My visit to Anelace Coffee is abruptly cut short by the impending arrival of a thunderstorm, combined with the realization that windows are open at home. Prior to departing I bus my half-full coffee cup and empty water glass to the counter. The young man at the counter answers a question and leaves me needing more info. But time is short. A sudden wind burst swirls leaves and debris down Central Avenue.
“What does ‘Anelace’ mean?” I ask.
He looks slightly surprised. “Anelace. The dagger. The name of the dagger is Anelace.”
I had imagined it to be the name of the owner’s daughter, or an amalgam of two names, although what those names might be had not been well considered. Anel and Ace? Ane and Lace? An and Elace? Nope. It’s a dagger, begging the next question–why name a coffee shop after a type of medieval dagger? I will need to return to find that out, as their website gives no clue, and a bit of research uncovers no connection with coffee.
A cup of the brew of the day is my order, and I am offered a glass of still or sparkling water. Nice touch. “Sparkling, please.” Scanning the pastry case, I see a single dark chocolate cookie, a single croissant, a single scone, many bagels, and several squarish pastries with almonds on top. I inquire and learn that they are a type of brioche. Morning, maybe. Afternoon, no. I stick with the beverages.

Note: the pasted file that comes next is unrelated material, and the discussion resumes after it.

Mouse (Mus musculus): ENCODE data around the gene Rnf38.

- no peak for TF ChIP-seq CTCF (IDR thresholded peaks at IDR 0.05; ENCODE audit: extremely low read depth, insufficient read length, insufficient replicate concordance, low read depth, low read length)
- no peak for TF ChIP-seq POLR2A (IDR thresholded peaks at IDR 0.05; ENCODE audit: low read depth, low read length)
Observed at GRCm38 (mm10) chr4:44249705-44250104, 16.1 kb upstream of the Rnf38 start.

The seating spans the length of the south side of the space. On the right is the service area and counter seating. A wooden bench against the wall spans three tables. As a view of the proceedings is essential to my work, a seat at the bench is in order. The back is quite straight. Good posture, Gail. Seven solo patrons focus on laptops or phones. No conversation is happening at Anelace except between the two workers, who also spend a lot of time involved with their phones.
The decor is spare with a provisional feel. White subway tile, black fixtures. Not much in the way of decoration. The building is old, evidenced by the back wall of rough brick and the substantial oak door.
My reason for choosing a coffee shop today is the need to complete some online training for work and to write an agenda for the upcoming gathering of a group I facilitate. Problem numero uno–the training requires listening and I didn’t bring earbuds. Problem numero dos–the coffee, dispensed from a thermos pot is not super-hot, and tastes stale. Why this is a distraction I am not certain. But it prevents me from getting settled in and comfy.
Then comes the storm. Have you noticed that you can feel a storm as it approaches? I don’t mean when you are standing outside in the wind being pelted by small stones and plastic debris, I mean within yourself. A tingling vibrational awareness of atmospheric change. Yes? I feel it and look out the large front window. Gray-white swirls and rags and globs of cloud speed across the sky.
I visit the restroom (when in doubt, go) and ask the workers, who are looking at their phones, if a storm is coming. “Yes!” My marching orders arrive and I pause only to ask about the name “Anelace”.
Hence the half-cup left upon departure.